Personally, I'm excited that the Canes are that high, perplexed that the Panthers aren't higher, and equally perplexed that the 'Cats aren't lower. Oh well.
How the rankings came to be, From the site:
The eight major categories that make up the Ultimate Standings were created based on feedback from fans about what they want most from their favorite teams (click here for a more detailed account of the method to our madness.) The categories:
Bang For The Buck (BNG): Wins during the past three years (regular season plus postseason) per revenues directly from fans, adjusted for league schedules.
Fan Relations (FRL): Openness and consideration toward fans by players, coaches and management.
Ownership (OWN): Honesty and loyalty to core players and local community.
Affordability (AFF): Price of tickets, parking and concessions.
Stadium Experience (STX): Quality of arena and game-day promotions as well as friendliness of environment.
Players (PLA): Effort on the field and likability off it.
Coaching (CCH): Strength of on-field leadership.
Title Track (TTR): Championships already won or expected in the lifetime of current fans.
Based on that critiera, the Canes came in just behind the Angels but ahead of the Pittsburgh Steelers and the Detroit Red Wings. The Canes came in at No. 17 last year.
Here's ESPN's take on the Canes:
Surprised that the Canes are an ice chip (.01 point) away from topping our list? Fans from this unconventional hockey market aren't. In fact, they embrace their underdog role, although references to Hartford South still rankle ("When was the last time you heard the Avalanche being referred to as the 'Nordique-Avs'?" complained a poster on canescountry.com). What doesn't rankle is the wallet- and fan-friendly Hurricane Experience. After all, what's better than an elite team that loves you back at a bargain-basement price? Not much. Even before this spring's playoff run, which included two Game 7 road wins, the Hurricanes offered an "Ice Your Price" plan that guaranteed a two-year freeze on season-ticket costs. As it was, the Canes' average ticket price of $38.38 was already fifth lowest in the NHL, and only one (the Blues) of the three teams with cheaper ducats made the playoffs. As for the requited love, PR chief Mike Sundheim says the team prides itself on making players accessible to the community. Practices at the RBC Center are open to the public, and weekend workouts draw hundreds of fans. Best of all, players stick around afterward to sign autographs. Even visitors are impressed by the Canes-Caniacs love affair. "They know that they are no longer a bandwagon mob," blogged one Bruins supporter who road-tripped to Canes country during Boston's unhappy conference semis, "and they want everyone to know it." Thanks to the team's showing in our Ultimate Standings, everybody does.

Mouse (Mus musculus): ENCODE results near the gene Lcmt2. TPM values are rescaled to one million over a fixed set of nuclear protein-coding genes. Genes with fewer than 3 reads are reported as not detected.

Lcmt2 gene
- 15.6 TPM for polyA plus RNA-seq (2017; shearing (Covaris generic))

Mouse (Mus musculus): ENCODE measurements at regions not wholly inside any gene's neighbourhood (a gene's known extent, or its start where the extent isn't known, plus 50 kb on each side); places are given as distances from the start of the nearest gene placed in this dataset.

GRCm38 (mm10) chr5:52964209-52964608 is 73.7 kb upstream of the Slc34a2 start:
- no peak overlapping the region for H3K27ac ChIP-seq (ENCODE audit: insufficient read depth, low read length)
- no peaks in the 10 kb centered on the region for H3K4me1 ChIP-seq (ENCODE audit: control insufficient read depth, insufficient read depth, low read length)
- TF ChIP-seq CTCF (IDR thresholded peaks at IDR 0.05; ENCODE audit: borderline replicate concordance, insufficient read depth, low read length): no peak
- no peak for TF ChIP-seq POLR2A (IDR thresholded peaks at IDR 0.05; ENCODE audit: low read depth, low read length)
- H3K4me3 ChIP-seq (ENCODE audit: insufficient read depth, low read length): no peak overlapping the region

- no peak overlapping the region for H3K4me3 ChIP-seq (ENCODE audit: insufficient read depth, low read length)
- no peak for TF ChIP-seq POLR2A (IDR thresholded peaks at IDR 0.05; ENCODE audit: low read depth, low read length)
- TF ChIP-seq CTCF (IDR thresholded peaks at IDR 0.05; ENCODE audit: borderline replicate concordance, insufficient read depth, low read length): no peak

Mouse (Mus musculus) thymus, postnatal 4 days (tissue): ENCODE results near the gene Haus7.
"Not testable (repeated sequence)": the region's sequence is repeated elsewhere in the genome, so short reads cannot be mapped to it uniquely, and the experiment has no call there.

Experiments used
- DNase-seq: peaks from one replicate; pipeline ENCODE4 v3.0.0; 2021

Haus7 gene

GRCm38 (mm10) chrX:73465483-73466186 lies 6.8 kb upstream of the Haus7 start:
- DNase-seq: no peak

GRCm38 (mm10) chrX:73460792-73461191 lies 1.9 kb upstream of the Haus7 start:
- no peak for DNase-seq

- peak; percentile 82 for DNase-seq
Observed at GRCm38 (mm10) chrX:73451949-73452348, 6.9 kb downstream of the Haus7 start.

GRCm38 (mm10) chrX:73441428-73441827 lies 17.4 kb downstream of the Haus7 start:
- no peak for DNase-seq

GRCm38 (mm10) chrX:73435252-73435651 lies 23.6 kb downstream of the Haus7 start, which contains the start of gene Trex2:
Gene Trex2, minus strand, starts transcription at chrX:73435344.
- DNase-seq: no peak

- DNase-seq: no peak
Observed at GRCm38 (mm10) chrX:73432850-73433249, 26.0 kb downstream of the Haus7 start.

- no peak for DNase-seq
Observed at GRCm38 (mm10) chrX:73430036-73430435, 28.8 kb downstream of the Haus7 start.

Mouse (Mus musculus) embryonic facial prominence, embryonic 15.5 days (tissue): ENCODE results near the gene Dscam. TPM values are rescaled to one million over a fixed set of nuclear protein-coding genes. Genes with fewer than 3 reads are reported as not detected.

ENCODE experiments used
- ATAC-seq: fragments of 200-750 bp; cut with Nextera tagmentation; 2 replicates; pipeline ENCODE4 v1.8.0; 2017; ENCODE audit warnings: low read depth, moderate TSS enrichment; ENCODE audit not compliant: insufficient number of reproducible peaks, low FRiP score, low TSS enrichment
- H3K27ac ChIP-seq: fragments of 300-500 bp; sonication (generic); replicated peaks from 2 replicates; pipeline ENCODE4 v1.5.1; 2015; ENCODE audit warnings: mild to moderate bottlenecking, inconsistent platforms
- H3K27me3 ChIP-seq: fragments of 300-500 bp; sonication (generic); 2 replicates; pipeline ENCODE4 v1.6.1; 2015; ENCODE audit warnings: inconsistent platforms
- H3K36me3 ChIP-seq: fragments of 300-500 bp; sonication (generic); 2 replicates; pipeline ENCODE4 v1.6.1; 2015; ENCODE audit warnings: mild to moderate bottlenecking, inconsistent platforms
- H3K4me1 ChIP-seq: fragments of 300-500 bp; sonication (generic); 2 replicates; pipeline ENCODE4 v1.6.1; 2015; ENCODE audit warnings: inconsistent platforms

... and the Panthers:
After a rough 2007, fans in Bank of America were itching for a bailout. Sure enough -- a year earlier than the rest of the banking industry's -- their pleas became too big to fail. An intact Jake Delhomme behind center plus a healthy dose of Double Trouble (RBs DeAngelo Williams and Jonathan Stewart) helped the 2008 squad improve in wins (+5), rushing yards (+613) and points (+147). Cats management responded by pumping in a two-and-a-half-times-as-large hi-def video display, adding flat-screens in the 100 and 500 levels and installing more JJR's BBQ Shacks to sate fans' jones for succulent pulled pork and Midwest-infused beef brisket. Sure, 63,000 of the 73,504 seats are locked down in PSLs -- so much for spontaneity. But it's hard to complain while downing $3 soda and sub-$6 brew, getting free programs and capturing the NFC's jointly held (with the Giants) top record with the eighth-cheapest stubs. Management has frozen ticket prices for 2009, so Panthers backers can feel safe depositing their hard-earned cash in B of A … for now.
.... and the Bobcats:
When one measly Texans playoff berth is all that separates the Bobcats from becoming the lone remaining franchise across major pro sports without postseason experience, well, it's easy to understand their fans' frustration -- and why only one category improved from last year's Standings. That would be Coaching, which leaped a whopping 67 spots after the team finally got serious by hiring Larry Brown. The HOFer brought some much-needed experience and long-sought-after credibility to the sideline for a team whose two previous regimes compiled a sorry .332 WP. Sure, Brown may not be the most stable choice (someone check -- has he unpacked yet?), but he still gets results: His first season was almost good enough for that elusive playoff berth, as Charlotte finished a mere four games out. But fans haven't forgotten (or forgiven) front office follies like trading for Jason Richardson and -- remember this one? -- drafting Adam Morrison No. 3 overall. At least now the albatross (Richardson) and the mustache (Morrison) are gone. Sprite Family Night packages (four tix + four dogs + four sodas = $65), the league's fourth-cheapest tix ($33.25), cheapest parking ($6), free programs, a 17% average ticket price drop for next season and one of the NBA's least-attended venues (14,526 per game) make things more wallet-friendly. Still, there's no price this team, or its fans, wouldn't pay for a postseason.
And in case you were wondering (I'm sure you were), the last-placed team is ... (drum roll) ... the Los Angeles Clippers. No surprise there.